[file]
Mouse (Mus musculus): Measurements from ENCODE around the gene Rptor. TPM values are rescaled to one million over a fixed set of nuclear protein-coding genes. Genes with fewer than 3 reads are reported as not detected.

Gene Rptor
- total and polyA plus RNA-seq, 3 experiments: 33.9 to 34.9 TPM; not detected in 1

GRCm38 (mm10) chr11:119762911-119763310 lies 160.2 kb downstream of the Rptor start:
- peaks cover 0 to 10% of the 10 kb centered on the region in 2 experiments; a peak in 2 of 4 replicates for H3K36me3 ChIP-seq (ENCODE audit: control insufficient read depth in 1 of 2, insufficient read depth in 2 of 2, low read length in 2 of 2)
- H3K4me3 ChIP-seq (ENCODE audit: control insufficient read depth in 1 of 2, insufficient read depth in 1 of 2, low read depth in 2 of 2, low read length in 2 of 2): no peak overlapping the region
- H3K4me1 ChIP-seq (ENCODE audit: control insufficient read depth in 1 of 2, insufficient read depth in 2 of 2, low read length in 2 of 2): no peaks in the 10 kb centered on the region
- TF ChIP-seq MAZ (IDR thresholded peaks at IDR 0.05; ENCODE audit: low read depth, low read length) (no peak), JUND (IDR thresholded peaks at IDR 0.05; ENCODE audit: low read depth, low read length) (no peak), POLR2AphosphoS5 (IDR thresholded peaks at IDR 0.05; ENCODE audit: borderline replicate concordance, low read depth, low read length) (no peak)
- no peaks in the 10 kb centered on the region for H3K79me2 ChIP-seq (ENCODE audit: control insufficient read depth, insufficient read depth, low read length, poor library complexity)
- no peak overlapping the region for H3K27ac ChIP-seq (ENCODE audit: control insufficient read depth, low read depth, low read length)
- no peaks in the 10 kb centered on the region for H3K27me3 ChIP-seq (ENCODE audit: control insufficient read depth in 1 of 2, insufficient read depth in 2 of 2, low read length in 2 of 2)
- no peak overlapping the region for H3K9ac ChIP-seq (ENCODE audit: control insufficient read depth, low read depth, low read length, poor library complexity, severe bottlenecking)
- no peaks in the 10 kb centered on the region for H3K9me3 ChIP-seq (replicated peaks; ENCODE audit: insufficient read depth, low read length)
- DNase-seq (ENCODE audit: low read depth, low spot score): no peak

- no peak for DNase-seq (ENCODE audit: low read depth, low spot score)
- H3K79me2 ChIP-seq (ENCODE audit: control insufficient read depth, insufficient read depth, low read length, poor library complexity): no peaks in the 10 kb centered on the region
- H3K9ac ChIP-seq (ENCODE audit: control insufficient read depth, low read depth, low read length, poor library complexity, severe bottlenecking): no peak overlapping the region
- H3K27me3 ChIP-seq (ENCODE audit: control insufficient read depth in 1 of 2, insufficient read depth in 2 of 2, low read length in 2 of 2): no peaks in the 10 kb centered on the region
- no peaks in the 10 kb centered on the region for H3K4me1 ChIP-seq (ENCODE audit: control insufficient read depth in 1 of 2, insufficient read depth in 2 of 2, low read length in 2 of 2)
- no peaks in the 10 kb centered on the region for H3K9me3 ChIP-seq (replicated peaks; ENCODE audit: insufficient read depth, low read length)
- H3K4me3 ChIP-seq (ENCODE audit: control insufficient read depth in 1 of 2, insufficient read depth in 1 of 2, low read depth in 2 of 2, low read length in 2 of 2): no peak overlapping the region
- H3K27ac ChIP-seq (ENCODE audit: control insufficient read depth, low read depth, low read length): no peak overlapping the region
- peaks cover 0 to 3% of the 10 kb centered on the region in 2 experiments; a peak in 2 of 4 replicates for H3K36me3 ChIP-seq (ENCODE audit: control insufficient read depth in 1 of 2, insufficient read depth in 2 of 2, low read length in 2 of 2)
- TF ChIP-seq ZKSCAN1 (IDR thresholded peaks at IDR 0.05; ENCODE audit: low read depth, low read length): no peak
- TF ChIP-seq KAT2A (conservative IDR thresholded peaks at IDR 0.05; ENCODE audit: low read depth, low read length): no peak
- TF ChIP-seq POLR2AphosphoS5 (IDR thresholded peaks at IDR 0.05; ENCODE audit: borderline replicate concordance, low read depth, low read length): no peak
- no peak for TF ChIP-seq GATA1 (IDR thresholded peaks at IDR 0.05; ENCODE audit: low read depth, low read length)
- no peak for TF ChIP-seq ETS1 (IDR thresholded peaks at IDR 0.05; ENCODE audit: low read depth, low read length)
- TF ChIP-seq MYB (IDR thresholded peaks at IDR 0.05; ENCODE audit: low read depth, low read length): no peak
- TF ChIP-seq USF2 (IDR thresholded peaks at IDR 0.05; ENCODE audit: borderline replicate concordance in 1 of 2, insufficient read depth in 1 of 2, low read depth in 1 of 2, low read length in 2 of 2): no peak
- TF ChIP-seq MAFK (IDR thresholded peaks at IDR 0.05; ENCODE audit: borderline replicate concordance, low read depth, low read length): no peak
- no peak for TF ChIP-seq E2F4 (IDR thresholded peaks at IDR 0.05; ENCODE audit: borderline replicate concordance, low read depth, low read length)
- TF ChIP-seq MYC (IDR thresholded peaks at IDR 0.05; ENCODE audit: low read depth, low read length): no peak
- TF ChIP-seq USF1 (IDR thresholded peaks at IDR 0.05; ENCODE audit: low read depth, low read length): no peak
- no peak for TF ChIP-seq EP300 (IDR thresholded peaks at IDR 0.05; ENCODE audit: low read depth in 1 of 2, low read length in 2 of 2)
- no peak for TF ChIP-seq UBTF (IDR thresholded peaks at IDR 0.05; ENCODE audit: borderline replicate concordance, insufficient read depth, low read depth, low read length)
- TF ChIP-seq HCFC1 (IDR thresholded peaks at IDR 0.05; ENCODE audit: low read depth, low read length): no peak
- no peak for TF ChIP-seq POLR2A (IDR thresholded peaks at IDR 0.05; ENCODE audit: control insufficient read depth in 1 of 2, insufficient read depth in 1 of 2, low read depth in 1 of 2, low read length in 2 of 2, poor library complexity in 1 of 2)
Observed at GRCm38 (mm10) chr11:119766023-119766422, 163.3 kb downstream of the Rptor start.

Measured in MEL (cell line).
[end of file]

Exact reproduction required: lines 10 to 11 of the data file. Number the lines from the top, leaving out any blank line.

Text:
- no peak overlapping the region for H3K27ac ChIP-seq (ENCODE audit: control insufficient read depth, low read depth, low read length)
- no peaks in the 10 kb centered on the region for H3K27me3 ChIP-seq (ENCODE audit: control insufficient read depth in 1 of 2, insufficient read depth in 2 of 2, low read length in 2 of 2)